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I wasn't sure what to expect of the late Sage Stallone's 2006 short film "Vic," finally arriving on DVD seven years after its initial release (considering the death of one of the film's supporting stars, Miriam Byrd Nethery in 2003, I'd wager the film is more than a decade old now). The film has always been on my distant radar for the sheer curiosity of its star Clu Gulager, whose own career hasn't seen much life apart form appearances in the film's of his son John (the film's cinematographer) since the mid 90's. All that said, "Vic" is a stunning piece of work, due to equal parts effort by director/writer Sage Stallone, writer Will Huston, and star Clu Gulager. Running an efficient 30-minutes, in which not a second of screen time is wasted, "Vic" chronicles a few days in the life of Vic Reeves (Gulager), a once prominent actor decades earlier whose days as a powerful name are long behind him and the chance of being recognized often feels like the actor's only motivation for going through the paces day after day. However, as luck would have it for Vic, a call from a John LaSalle (Tom Gulager) offers one more chance to shine at the cost of having to come read for a part, something that Vic hadn't done for years and is hard to swallow.
Stallone's direction of Gulager keeps the actor and the story moving forward at a brilliant pace, while Huston's script keeps a continual air of mystery leading to minor dread for Gulager to soak up and infect the hearts of viewers with a sense of sad empathy. Gulager's performance is multi-faceted as the fading public persona of Vic Reeves fails to make an impression on anyone in modern society, case in point a heartbreaking exchange between Reeves and an elderly store clerk (played by Gulager's late wife Miriam Byrd Nethery), highlighting that if those around for Reeves' heyday have all but forgotten him, how could he expect a younger public to have the slightest inkling of who he is. As Vic's world begins to spiral out of control leading up to the film's climax, the actual audition, Stallone's direction never falters and continues to work to give Gulager's commanding performance the respect it so rightly deserves.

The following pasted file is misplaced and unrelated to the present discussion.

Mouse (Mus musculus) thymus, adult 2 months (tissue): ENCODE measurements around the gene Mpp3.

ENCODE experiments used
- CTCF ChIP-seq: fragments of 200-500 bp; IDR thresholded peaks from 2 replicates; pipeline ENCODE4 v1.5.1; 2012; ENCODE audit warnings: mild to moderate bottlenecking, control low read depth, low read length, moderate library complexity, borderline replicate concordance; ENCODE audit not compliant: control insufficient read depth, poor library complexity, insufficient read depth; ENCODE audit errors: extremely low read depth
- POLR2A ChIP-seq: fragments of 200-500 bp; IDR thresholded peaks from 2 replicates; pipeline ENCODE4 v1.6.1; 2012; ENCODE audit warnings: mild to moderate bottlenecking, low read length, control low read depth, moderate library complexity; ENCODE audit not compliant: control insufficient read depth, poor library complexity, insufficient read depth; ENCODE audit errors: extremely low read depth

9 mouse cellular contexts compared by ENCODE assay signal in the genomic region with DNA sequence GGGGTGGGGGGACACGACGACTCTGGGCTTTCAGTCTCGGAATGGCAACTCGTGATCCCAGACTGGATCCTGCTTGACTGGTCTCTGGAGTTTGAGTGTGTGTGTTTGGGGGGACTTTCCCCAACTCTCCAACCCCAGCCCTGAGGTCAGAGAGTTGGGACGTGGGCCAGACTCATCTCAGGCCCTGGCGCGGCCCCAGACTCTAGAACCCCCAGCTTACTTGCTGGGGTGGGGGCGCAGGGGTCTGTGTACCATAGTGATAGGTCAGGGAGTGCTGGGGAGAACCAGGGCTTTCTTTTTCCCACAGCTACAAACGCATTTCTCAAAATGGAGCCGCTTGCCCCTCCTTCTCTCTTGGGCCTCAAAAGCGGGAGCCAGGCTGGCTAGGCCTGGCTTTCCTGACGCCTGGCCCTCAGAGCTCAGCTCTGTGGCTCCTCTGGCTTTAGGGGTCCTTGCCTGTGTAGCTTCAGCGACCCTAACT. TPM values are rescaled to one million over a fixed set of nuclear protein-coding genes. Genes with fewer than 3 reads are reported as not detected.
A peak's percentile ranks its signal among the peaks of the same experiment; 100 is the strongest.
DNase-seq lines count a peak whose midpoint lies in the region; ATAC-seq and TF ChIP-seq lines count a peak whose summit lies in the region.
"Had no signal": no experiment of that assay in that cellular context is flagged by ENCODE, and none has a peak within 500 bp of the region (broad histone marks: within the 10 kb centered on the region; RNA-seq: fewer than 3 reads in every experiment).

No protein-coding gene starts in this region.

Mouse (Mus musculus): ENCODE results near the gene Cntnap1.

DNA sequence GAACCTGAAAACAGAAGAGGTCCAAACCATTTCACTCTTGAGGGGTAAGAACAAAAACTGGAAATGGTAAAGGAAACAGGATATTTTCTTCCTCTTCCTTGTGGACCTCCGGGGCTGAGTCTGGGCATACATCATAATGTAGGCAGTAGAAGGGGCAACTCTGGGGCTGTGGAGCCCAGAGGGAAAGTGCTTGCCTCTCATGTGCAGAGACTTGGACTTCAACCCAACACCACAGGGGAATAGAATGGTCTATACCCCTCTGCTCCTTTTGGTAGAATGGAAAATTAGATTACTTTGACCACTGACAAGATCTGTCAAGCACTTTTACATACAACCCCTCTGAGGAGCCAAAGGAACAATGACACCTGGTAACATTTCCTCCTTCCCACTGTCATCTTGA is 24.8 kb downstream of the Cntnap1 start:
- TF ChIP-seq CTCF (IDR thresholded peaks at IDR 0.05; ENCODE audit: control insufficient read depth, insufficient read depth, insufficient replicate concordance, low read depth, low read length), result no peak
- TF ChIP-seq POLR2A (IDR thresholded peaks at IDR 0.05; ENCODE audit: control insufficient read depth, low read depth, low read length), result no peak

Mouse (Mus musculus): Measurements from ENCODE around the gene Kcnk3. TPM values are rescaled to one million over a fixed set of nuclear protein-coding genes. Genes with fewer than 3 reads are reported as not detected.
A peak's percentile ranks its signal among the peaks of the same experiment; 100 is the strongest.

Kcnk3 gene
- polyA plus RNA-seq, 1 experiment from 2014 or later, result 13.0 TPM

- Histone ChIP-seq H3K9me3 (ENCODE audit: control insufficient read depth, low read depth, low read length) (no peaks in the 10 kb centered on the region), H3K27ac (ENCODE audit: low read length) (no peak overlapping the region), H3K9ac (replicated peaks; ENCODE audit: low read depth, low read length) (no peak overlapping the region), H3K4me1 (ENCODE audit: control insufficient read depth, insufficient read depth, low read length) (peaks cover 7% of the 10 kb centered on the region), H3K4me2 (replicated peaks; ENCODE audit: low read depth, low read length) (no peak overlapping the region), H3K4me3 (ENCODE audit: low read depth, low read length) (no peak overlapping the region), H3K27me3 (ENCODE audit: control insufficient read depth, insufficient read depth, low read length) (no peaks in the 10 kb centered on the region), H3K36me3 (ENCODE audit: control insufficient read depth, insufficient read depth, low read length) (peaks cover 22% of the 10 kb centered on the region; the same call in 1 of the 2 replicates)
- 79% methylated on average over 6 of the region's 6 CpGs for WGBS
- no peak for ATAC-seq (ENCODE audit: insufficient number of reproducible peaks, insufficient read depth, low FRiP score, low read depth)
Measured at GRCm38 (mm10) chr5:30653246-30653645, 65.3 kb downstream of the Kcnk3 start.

"Vic" is a truly unforgettable 30-minutes of filmmaking that will speak most loudly to both film fans with deep appreciation for film history and those who have felt the painful pang of being forgotten. In it's own earnest meta way, "Vic" reminds modern audiences that the Vic Reeves of the world don't deserve to be forgotten and Clu Gulager's casting in the role resonates all the more strongly because of it. It's quite sad that only after the tragic, all to early death of Sage Stallone, does "Vic" finally see the light of day as its evidence of another example of talent taken away before it had the chance to get the exposure and accolades it deserves. "Vic" is the perfect storm of smart writing, skilled camerawork all going to support for a powder keg of a performance from an actor determined to not let his talents fade away; a must see, dare I say must own short film.
"Vic" is presented with a 1.78:1 anamorphic widescreen transfer. It's a strikingly clean image and there are no technical hiccups that emphasize its low-budget origins. The color palette isn't overly warm, or never too cool, with color reproduction itself a great balance between natural and slightly stylized (Vic's house has that slightly warmer earthen tone that emphasizes a feeling of nostalgia). Detail is consistently above average (to mildly striking at times) and not marred by any signs of compression.
The Dolby Digital English 5.1 audio track has a solid, warm tone from the center, but overall surround use is rather limited and the low-end feels underutilized save for the occasional moderately pulsating bursts of punctuation from the score. It's a generally solid mix, although one wishes there was more dynamic range as Gulager's voice alone should feel heartier than it does here and even transition scenes set outdoors don't contain expected atmosphere. Spanish, French, and Italian subtitles are included.
The extras consist of cast and crew biographies and a 15-minute interview with Clu Gulager.
"Vic" is the underdog, must own DVD release of the year. In its half-hour runtime it speaks volumes on both society as a whole and the film system. Clu Gulager's performance alone earns "Vic" the highest of praise. The DVD itself is a simple presentation and a solid technical production. DVD Talk Collector Series.
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